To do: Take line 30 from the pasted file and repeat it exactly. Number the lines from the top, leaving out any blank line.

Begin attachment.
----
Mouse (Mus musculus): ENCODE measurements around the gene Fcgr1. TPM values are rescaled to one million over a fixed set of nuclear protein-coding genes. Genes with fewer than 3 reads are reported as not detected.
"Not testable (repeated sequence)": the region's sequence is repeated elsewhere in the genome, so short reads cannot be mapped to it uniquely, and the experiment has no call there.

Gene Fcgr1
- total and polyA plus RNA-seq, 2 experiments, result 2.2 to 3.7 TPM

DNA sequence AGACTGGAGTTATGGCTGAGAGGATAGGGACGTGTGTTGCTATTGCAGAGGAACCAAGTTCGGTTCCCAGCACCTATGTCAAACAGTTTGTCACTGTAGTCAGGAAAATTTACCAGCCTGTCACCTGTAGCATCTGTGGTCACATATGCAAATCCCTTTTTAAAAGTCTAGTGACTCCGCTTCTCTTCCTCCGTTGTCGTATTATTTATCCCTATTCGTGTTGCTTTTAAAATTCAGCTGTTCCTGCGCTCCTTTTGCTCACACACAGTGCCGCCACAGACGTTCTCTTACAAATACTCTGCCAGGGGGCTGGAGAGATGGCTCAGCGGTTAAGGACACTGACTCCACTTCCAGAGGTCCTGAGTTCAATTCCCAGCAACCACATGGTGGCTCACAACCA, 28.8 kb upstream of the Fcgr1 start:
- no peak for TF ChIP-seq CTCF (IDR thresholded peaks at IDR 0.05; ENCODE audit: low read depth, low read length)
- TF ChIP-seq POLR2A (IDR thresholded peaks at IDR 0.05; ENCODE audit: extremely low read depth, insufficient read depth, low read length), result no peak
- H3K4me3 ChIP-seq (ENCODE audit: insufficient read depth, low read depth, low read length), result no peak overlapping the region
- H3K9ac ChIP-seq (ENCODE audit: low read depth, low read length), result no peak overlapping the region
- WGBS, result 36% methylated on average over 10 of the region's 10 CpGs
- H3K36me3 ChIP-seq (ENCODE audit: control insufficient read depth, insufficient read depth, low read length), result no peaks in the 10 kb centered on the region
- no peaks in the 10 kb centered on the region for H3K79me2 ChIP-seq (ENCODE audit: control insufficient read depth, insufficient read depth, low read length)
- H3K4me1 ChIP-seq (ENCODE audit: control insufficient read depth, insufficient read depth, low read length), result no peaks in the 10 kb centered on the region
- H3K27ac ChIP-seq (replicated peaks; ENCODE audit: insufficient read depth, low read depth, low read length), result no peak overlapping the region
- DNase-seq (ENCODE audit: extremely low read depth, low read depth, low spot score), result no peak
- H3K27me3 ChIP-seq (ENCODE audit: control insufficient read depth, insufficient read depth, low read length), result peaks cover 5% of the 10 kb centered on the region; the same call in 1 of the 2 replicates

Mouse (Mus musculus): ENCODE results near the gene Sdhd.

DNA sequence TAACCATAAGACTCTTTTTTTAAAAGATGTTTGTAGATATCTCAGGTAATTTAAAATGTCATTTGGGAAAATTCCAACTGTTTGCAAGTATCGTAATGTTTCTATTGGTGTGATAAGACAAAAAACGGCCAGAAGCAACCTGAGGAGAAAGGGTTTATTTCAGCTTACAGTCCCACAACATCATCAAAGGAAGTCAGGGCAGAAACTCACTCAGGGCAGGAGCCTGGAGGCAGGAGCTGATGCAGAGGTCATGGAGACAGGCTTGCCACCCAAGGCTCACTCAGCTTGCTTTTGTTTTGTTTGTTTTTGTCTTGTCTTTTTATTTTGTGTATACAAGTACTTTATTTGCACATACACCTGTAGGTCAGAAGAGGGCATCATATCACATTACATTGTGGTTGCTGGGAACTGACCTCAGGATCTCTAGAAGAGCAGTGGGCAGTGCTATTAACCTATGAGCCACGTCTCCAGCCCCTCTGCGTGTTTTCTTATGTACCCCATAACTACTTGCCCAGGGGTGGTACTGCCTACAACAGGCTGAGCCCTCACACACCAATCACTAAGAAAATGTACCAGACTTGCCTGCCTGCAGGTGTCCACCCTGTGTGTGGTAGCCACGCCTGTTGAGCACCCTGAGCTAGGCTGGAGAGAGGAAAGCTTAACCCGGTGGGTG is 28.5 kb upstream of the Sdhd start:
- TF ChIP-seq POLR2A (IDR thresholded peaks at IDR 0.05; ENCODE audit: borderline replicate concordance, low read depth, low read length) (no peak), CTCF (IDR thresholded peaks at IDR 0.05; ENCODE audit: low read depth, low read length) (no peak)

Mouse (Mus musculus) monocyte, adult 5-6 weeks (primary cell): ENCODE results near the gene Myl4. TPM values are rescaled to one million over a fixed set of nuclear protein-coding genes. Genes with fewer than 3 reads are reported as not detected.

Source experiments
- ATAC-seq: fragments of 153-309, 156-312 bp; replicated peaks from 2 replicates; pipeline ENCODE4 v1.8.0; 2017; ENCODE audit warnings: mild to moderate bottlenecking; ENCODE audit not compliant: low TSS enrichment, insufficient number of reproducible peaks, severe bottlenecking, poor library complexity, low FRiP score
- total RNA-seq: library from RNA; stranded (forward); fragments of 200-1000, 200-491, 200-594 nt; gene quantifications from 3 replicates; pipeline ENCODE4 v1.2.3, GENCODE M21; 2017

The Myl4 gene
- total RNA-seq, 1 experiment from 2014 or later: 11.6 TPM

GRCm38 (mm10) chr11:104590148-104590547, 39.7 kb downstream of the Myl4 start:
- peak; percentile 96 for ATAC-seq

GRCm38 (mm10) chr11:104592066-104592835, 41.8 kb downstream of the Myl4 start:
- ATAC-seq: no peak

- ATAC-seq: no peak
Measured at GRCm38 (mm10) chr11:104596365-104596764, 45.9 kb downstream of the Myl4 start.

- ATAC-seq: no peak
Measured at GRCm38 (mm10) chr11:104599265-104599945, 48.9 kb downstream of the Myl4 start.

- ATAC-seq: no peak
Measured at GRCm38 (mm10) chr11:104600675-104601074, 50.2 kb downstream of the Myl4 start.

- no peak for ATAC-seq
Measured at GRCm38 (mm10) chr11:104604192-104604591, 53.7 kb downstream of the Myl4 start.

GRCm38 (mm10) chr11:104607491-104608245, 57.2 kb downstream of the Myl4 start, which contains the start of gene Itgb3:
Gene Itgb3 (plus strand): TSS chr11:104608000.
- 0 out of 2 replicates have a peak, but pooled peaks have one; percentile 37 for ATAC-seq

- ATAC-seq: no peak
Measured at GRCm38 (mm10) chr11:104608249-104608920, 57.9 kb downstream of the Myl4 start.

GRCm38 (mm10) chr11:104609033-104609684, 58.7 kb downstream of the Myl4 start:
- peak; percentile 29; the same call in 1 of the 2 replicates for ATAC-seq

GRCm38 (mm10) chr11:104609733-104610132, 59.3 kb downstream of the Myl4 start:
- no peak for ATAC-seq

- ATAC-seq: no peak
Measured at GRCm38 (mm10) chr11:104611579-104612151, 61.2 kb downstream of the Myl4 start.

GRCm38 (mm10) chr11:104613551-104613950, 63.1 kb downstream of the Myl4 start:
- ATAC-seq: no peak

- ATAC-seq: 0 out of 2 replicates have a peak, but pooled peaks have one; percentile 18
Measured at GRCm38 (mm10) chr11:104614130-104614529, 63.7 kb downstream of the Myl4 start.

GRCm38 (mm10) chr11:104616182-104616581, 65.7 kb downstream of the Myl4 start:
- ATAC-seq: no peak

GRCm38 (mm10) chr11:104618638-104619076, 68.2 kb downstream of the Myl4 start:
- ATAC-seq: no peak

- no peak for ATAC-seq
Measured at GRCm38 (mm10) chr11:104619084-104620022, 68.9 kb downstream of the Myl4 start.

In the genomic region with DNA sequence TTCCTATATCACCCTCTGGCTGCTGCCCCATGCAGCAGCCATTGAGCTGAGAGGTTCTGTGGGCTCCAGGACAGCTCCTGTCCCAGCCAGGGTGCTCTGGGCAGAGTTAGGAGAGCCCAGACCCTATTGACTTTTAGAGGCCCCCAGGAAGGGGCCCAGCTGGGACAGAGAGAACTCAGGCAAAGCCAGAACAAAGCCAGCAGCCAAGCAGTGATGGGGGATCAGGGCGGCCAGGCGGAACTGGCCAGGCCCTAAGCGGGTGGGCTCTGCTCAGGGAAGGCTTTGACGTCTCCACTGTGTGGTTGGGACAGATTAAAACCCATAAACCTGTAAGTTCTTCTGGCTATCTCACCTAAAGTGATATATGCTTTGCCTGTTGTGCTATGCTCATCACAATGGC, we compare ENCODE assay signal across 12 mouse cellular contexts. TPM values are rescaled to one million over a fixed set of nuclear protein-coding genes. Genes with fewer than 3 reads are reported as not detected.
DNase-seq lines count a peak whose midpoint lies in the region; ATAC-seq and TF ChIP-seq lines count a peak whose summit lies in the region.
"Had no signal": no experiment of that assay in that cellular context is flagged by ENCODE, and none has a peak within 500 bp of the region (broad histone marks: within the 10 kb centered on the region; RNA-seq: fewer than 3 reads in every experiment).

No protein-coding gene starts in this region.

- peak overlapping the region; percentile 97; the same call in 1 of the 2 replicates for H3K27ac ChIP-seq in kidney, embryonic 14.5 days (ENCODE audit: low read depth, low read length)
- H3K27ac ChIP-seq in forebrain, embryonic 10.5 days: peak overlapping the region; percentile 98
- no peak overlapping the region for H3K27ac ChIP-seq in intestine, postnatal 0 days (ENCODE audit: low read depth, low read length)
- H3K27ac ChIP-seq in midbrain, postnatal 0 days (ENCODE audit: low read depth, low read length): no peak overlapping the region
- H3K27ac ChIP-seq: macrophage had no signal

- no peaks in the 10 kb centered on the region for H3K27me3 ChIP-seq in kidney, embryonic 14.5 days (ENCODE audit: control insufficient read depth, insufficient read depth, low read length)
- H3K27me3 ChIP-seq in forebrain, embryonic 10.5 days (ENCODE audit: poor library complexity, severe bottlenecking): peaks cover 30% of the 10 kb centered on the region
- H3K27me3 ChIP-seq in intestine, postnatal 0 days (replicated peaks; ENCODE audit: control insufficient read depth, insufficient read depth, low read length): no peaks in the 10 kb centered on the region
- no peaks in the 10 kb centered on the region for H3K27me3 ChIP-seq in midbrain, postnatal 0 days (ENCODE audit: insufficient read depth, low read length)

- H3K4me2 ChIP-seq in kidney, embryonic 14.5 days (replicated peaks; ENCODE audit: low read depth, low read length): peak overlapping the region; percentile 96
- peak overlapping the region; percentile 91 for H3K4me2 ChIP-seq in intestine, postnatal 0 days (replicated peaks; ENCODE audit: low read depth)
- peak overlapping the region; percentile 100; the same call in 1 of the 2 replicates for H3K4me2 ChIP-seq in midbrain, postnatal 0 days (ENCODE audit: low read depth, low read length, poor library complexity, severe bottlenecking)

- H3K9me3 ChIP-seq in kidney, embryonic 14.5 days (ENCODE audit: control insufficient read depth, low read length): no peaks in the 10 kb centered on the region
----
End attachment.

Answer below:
- ATAC-seq: no peak